Art quote of the day

“Art is not a thing; it is a way.”

via Art Quote of the Day


(H)ER-bə-reePart of speech: noun
Origin: Latin, 14th century
1A herb garden.
Examples of Herbary in a sentence “The herbary is thriving, thanks to all the rain we received this summer.” “After clearing out all the overgrown brush we found an herbary hidden in the garden.”

Prayer of the day

Divine Mother, creator of all that’s good, I have sinned in a moment of weakness. My sincerest apologies, my pride led me to attack another in a moment of of weakness. I seek redemption, allow me to mend my ways. Allow me to repent so I may be rid of this guilt and live life afresh.


“If you think you are beaten, you areIf you think you dare not, you don’t,If you like to win, but you think you can’tIt is almost certain you won’t.If you think you’ll lose, you’re lostFor out of the world we find,Success begins with a fellow’s willIt’s all in the state of mind.If you think you are outclassed, you areYou’ve got to think high to rise,You’ve got to be sure of yourself beforeYou can ever win a prize.Life’s battles don’t always goTo the stronger or faster man,But soon or late the man who winsIs the man WHO THINKS HE CAN!”
– Walter D. Wintle

Marcus Aurelius

“Is your cucumber bitter? Throw it away. Are there briars in your path? Turn aside. That is enough. Do not go on and say, “Why were things of this sort ever brought into this world?” neither intolerable nor everlasting – if thou bearest in mind that it has its limits, and if thou addest nothing to it in imagination. Pain is either an evil to the body (then let the body say what it thinks of it!)-or to the soul. But it is in the power of the soul to maintain its own serenity and tranquility. . . .”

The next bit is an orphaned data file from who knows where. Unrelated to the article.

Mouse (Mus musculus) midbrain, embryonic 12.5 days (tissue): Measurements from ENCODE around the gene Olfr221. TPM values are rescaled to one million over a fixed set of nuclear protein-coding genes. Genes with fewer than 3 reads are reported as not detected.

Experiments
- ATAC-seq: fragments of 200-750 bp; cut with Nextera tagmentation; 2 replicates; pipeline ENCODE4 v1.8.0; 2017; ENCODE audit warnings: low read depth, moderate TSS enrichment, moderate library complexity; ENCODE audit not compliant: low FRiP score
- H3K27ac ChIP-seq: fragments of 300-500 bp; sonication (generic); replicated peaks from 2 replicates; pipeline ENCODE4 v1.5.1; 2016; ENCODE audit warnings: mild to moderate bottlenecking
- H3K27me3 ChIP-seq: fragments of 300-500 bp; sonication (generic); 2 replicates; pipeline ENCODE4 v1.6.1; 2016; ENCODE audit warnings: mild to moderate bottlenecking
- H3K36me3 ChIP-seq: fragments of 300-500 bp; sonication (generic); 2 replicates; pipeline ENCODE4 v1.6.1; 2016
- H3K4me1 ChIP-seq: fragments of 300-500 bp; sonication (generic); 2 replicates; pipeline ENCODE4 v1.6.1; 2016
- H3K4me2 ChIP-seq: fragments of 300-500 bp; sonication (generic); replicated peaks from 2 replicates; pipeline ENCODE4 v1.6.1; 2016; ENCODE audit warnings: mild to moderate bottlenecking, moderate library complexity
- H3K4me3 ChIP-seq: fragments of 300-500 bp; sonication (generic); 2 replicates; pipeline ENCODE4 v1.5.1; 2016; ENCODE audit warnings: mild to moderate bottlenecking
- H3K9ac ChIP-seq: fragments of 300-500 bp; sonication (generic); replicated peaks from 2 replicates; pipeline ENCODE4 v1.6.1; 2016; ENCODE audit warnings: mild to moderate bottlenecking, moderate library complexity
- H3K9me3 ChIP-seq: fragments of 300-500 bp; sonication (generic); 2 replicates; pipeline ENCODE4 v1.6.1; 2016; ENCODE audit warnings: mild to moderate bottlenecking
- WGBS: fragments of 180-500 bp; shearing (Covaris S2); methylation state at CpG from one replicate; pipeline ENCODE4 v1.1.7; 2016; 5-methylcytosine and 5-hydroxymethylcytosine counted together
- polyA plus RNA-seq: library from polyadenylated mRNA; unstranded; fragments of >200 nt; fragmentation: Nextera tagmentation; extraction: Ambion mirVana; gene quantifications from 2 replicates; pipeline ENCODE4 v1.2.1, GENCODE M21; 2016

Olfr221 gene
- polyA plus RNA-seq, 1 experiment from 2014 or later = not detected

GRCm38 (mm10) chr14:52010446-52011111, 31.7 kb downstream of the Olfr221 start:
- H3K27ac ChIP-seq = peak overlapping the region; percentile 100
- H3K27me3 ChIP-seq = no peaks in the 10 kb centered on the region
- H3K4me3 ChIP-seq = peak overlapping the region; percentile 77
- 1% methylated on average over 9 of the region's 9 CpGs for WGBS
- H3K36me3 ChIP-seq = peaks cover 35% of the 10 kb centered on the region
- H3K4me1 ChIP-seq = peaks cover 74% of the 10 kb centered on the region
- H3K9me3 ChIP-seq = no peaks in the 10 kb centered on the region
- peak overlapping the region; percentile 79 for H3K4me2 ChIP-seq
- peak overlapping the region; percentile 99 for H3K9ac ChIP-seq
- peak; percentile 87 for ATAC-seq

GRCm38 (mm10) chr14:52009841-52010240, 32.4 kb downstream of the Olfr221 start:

— Marcus Aurelius (Meditations)

Two kinds of momentum

Two kinds of momentum

There’s the unalterable momentum of physical objects as understood by physics: objects in motion tend to remain that way. A fast-moving baseball hitting your head hurts more than lobbed one.

But usually, momentum is only conceptual, and it’s based on our habits and our difficulty in understanding (and ignoring) sunk costs. We stick with a pattern, a leader, an employee or a project much longer than we should.

The behavior that keeps someone from getting hired is trivial compared to what it takes to get fired. And at some level, that makes sense. When we’re not committed yet, the cost of looking around and switching our choice is small. But once we’ve emotionally committed to a cause or a project or a person, the cost of change is high, partly because it involves feeling as though we made a mistake.

But compounding that initial choice by doubling down on it is the actual mistake.

Digging a deeper hole rarely gets us to the other side.

courtesy: Seth Godin’s Newsletter

Show no work

Show no work

There are two sorts of projects.

In the first, you’ll need to show your work. Show us why the logic holds up. Tell us how this has happened before. Explain the best practices you’ve learned from and the standards you’re following.

In the second, you’re taking a leap. Simply guessing or going on instinct.

Either path can work, the problem is when we confuse them. Perhaps we’re doing something that is based on what’s come before, but we refuse to examine, measure or compare, insisting that history doesn’t apply. Or worse, when we’re going on instinct and assert that it’s actually a reliable, proven path forward.

If the stakes are high and the outcome needs to be reliable, we hope you’ll be able to show your work.

And when it comes to the part of the project that’s yours and yours alone, the part that isn’t based on what’s come before, show no work. And plan accordingly.

courtesy: Seth Godin’s Newsletter